My son was born at 10:21 a.m. on a bright August Sunday. Eleven hours of labor with a failed epidural made for a quick – albeit intense and overwhelming – night, with puke dripping from my face, clothing, and hospital sheets during every couple of contractions. Then, he arrived.
7 lbs, 3 oz. 18 inches. A cone head so sharp you could prick your finger on it. His velvet skin was wrinkled as an old man, with a receding halo of soft blonde hair to match. A complete lack of chin left his bottom lip to quiver so rapidly that each cry had a distinct vibrato. He seemed a foreign-looking alien creature, yet somehow familiar.
I didn’t sleep at all for the first 48 hours. Everyone told me I should. Guests kindly left quickly so I “could get some rest.” Nurses recommended the age-old “sleep when the baby sleeps.” But hormones and adrenaline make impossible bedfellows.
Every two hours, I strained against my stitches and limped from the hospital bed to Frankie’s nearby bassinet for his feeding. He didn’t nurse well those early weeks (a story for another day), but after each successful struggle, I would simply hold him, look at him, and admire each miraculous feature on my new baby. He slept almost exclusively during that stage, but instead of joining him in rest, I stared at his sleeping form with a perverted intensity that is only appropriate if you are a parent. After the first few back-and-forth trips to his bassinet, I realized it was a waste of my tender body’s energy to pretend we were both going to bed. So I just propped myself up in the hospital bed and held his slumbering body against my chest for two nights and two-and-a-half days straight.
I’ve gotten a little more sleep these last six weeks, bits and pieces snagged here and there, seamed together to create something resembling a healthy amount. But I am still constantly holding him. Staring at him. Marveling that his eyes, mouth and fists somehow all know how to open and close on their own. Reveling that this expressive, fast-growing little human is actually mine. Sometimes, I confess, I pick him up not because he is crying and needs me, but because my arms feel empty without him.
When Frankie is fussing, I always lose the ‘you take him; no, you take him’ argument with my husband because I never actually say ‘no.’ Part of my willingness, I confess, is because it usually means the other person has to cook supper; I’d hold a crying baby over cooking any day. But the other part is my willingness – perhaps eagerness – to tackle any chore so long as it is a tangible problem I can try fix.
The anxious anticipation of pregnancy was difficult for me. I remember the hours spent sitting on the nursery floor, quietly angry that I couldn’t yet hold my baby…at only six or so months along! I do not do well in moments of in-between – of discussion, delay, fermenting, saving, or waiting. I like to just do the work. Make executive decisions. Roll up my shirt sleeves. I honestly think I would have stretched my un-medicated 11 hours into a week if it would have cut gestation by even half!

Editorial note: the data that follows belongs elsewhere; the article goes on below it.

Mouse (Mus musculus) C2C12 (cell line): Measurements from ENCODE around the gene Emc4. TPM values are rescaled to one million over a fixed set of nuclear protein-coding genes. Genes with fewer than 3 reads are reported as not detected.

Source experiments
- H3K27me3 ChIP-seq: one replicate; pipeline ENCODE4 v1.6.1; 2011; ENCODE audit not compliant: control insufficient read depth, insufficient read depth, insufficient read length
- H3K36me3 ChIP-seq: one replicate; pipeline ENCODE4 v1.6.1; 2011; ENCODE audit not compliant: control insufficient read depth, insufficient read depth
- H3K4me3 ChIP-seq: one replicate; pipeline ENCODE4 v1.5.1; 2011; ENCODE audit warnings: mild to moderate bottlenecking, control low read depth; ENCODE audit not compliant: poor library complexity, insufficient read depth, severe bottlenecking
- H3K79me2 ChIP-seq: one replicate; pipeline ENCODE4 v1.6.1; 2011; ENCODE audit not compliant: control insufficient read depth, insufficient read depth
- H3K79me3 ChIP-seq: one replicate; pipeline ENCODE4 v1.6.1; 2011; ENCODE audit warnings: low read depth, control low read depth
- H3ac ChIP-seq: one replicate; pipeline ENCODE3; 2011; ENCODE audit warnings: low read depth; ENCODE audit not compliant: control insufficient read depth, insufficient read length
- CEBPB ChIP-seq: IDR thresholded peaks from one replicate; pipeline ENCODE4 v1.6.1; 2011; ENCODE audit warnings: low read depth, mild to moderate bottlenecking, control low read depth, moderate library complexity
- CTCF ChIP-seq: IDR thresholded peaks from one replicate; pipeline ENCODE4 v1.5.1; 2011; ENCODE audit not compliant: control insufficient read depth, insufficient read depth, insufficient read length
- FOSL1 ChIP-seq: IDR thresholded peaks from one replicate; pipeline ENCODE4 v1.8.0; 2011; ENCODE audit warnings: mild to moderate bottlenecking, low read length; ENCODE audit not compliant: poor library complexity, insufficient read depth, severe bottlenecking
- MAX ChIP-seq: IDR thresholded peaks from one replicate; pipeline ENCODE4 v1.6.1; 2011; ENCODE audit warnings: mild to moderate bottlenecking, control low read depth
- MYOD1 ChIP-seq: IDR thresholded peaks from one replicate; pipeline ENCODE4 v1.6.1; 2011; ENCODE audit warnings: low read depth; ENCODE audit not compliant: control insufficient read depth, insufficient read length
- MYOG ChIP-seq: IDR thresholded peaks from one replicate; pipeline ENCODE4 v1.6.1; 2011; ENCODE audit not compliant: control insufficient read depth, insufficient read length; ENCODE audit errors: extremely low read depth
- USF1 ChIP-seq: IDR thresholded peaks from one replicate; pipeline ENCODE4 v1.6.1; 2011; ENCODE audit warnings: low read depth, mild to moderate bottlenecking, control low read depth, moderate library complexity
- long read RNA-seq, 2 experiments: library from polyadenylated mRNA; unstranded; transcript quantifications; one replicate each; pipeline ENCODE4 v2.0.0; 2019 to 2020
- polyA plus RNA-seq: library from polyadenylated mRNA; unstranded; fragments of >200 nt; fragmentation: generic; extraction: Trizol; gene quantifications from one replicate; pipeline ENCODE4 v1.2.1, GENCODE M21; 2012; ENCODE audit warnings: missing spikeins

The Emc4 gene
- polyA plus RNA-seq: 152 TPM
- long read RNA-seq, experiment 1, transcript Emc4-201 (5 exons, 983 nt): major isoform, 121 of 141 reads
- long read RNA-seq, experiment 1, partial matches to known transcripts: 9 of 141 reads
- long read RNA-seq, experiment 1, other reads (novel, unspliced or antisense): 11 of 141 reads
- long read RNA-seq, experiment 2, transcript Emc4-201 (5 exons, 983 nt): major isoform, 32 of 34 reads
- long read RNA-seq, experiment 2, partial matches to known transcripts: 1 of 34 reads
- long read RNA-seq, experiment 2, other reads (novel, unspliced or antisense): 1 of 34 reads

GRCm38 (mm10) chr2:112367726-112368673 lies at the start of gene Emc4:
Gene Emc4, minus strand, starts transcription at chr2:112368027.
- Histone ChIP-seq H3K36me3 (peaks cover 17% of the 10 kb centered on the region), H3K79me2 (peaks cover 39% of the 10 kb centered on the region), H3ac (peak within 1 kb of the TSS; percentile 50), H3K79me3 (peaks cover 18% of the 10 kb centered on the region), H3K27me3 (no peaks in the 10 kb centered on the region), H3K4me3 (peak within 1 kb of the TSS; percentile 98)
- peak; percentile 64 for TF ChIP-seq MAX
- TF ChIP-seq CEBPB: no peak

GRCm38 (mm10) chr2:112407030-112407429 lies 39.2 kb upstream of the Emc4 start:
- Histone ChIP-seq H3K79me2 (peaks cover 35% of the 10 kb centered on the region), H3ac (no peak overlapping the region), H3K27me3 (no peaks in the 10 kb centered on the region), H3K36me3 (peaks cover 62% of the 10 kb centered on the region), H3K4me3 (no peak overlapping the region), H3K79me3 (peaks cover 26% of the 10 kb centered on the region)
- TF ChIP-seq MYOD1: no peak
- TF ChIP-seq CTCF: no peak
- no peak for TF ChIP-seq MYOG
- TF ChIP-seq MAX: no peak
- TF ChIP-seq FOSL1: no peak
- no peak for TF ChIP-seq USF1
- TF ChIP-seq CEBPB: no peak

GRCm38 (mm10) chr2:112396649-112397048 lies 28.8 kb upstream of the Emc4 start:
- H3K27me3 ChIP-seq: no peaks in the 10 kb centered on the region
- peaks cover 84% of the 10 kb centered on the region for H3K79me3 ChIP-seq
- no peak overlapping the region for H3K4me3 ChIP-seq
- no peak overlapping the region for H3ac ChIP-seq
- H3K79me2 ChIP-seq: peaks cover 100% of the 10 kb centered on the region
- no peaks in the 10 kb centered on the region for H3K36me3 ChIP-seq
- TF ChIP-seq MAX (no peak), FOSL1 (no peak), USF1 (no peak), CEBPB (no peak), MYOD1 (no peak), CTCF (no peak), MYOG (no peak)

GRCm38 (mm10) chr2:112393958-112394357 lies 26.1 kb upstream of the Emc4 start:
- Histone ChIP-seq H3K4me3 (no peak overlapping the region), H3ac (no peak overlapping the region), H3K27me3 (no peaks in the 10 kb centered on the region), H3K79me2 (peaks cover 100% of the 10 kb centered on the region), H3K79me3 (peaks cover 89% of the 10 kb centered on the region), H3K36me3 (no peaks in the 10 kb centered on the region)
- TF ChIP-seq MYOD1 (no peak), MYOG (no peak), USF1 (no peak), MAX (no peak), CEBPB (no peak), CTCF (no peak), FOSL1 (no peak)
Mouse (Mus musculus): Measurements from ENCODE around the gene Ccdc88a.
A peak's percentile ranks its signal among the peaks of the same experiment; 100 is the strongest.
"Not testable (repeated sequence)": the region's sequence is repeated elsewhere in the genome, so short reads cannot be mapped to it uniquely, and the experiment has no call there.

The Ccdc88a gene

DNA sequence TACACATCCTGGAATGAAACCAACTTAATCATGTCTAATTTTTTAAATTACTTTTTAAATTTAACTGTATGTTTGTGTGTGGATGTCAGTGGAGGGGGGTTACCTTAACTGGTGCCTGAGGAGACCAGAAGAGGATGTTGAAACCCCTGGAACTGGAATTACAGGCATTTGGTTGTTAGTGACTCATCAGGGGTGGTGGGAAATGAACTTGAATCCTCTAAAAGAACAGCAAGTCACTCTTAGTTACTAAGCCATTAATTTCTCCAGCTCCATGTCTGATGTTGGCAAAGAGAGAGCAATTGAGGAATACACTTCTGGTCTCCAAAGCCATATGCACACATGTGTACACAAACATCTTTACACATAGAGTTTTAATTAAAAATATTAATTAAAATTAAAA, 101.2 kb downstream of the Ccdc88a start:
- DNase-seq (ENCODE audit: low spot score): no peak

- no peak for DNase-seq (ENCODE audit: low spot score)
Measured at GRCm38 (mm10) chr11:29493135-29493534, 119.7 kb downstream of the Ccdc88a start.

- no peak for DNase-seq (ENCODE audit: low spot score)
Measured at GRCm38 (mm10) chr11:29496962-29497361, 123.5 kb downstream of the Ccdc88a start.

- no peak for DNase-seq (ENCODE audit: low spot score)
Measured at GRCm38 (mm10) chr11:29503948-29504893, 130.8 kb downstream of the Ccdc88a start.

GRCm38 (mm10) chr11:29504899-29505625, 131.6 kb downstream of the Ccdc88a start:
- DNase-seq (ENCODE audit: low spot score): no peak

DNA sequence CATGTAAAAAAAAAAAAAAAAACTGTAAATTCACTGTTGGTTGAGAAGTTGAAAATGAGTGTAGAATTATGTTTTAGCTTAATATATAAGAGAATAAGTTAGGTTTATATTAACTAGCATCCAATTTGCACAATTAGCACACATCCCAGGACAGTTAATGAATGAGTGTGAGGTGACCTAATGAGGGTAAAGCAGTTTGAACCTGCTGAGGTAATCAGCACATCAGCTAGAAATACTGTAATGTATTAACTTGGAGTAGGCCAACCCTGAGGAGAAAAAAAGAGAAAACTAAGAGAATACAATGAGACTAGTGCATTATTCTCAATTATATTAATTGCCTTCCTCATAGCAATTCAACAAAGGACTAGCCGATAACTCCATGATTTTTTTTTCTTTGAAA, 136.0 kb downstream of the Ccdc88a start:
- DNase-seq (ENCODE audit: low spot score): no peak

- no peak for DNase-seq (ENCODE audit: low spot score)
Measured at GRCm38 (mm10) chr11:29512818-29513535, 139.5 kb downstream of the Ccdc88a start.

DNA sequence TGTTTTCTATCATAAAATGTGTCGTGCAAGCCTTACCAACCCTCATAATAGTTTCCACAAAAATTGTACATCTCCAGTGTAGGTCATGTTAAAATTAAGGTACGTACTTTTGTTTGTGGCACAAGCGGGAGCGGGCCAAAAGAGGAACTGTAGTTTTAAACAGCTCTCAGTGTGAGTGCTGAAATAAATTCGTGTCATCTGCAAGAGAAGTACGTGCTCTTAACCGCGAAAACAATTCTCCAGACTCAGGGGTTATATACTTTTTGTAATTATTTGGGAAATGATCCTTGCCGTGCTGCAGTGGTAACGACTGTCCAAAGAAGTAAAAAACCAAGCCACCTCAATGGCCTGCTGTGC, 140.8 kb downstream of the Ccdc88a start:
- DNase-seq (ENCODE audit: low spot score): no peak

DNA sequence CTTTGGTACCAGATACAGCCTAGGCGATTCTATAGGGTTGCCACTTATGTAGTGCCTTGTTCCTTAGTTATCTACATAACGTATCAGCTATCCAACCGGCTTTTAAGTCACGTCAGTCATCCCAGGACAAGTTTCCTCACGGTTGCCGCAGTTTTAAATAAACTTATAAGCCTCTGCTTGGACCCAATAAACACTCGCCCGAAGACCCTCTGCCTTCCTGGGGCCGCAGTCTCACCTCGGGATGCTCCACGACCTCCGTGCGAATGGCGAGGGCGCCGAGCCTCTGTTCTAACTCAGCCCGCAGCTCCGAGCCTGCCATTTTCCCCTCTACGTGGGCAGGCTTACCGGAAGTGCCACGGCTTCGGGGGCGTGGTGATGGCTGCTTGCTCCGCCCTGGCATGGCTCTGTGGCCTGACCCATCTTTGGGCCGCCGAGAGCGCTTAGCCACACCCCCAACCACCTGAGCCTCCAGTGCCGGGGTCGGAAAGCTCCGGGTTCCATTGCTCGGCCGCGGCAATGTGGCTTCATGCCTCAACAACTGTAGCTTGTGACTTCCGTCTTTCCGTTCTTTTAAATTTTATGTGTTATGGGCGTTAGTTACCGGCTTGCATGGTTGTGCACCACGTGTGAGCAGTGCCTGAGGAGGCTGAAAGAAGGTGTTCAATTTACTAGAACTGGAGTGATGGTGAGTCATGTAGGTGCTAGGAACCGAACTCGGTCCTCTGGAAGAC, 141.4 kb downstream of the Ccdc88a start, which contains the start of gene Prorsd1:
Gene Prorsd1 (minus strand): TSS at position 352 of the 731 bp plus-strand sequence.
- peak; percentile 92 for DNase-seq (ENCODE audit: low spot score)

So now that he is finally here, I try not to resent a single moment. I enjoy wearing the problem-solving, detective hat of motherhood: every ear-shattering, angry scream; every pitiful, droopy-lipped pout; every slow development as muscles and cognition grow; every interrupted or never-begun task halted by diaper changes, feeding, or general fussiness. I have learned to set down my personal productivity and place him in my arms, instead.
Now that he has started raising his head, holding Frankie has become much more dangerous and involved than when he was first born. No longer does he lie limp and prone however I place him. Rather, he pushes himself up and flails his little body around to try see whatever fancies his curiosity, moving in blind trust that my hand will catch his floppy head when the neck muscles give out after only seconds. Then he screams in anger, as if it were somehow my fault that he is not yet stronger and more able.
Usually, Frankie looks beyond my shoulder, out to the side, or straight up at the ceiling. But every once in awhile, on rare occasions, he tips his round head back, long neck stretched like an accordion, and stares straight at my face – choosing, out of everything in his vast, new world, to see his mama. Those literal seconds he has before face-planting into my chest, he gives to me. After the untold hours I have spent staring at and studying my son, finally he returns the favor and studies me back. And in that moment, I feel that I’ve been given the greatest honor – like the novel I’ve yet to write just won a Pulitzer. So I kiss his little round mouth with enough gusto to give the poor kid an Oedipus complex, squeeze my arms around him, and hold him for several hours more.